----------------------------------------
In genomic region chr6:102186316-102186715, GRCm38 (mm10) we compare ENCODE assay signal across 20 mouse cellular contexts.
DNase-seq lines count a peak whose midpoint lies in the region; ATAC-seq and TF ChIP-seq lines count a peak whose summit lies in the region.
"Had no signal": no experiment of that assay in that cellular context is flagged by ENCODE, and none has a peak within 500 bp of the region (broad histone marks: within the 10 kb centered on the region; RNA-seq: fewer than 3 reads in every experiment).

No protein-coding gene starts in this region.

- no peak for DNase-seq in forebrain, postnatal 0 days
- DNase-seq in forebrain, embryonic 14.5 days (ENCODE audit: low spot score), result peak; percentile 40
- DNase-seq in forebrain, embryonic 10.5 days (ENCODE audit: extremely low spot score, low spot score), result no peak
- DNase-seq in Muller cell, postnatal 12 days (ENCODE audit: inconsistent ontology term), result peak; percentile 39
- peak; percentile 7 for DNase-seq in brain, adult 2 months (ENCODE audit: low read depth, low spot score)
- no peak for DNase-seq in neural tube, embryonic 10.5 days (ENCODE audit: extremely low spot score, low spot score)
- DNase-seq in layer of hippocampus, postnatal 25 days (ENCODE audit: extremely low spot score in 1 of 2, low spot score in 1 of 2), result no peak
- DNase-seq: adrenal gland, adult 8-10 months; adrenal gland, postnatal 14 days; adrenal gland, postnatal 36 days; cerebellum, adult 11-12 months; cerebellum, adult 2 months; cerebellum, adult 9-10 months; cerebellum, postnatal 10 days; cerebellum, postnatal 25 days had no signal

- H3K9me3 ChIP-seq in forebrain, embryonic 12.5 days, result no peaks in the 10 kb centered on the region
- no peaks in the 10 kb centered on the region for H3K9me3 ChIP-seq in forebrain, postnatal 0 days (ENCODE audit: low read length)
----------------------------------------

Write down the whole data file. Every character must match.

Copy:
In genomic region chr6:102186316-102186715, GRCm38 (mm10) we compare ENCODE assay signal across 20 mouse cellular contexts.
DNase-seq lines count a peak whose midpoint lies in the region; ATAC-seq and TF ChIP-seq lines count a peak whose summit lies in the region.
"Had no signal": no experiment of that assay in that cellular context is flagged by ENCODE, and none has a peak within 500 bp of the region (broad histone marks: within the 10 kb centered on the region; RNA-seq: fewer than 3 reads in every experiment).

No protein-coding gene starts in this region.

- no peak for DNase-seq in forebrain, postnatal 0 days
- DNase-seq in forebrain, embryonic 14.5 days (ENCODE audit: low spot score), result peak; percentile 40
- DNase-seq in forebrain, embryonic 10.5 days (ENCODE audit: extremely low spot score, low spot score), result no peak
- DNase-seq in Muller cell, postnatal 12 days (ENCODE audit: inconsistent ontology term), result peak; percentile 39
- peak; percentile 7 for DNase-seq in brain, adult 2 months (ENCODE audit: low read depth, low spot score)
- no peak for DNase-seq in neural tube, embryonic 10.5 days (ENCODE audit: extremely low spot score, low spot score)
- DNase-seq in layer of hippocampus, postnatal 25 days (ENCODE audit: extremely low spot score in 1 of 2, low spot score in 1 of 2), result no peak
- DNase-seq: adrenal gland, adult 8-10 months; adrenal gland, postnatal 14 days; adrenal gland, postnatal 36 days; cerebellum, adult 11-12 months; cerebellum, adult 2 months; cerebellum, adult 9-10 months; cerebellum, postnatal 10 days; cerebellum, postnatal 25 days had no signal

- H3K9me3 ChIP-seq in forebrain, embryonic 12.5 days, result no peaks in the 10 kb centered on the region
- no peaks in the 10 kb centered on the region for H3K9me3 ChIP-seq in forebrain, postnatal 0 days (ENCODE audit: low read length)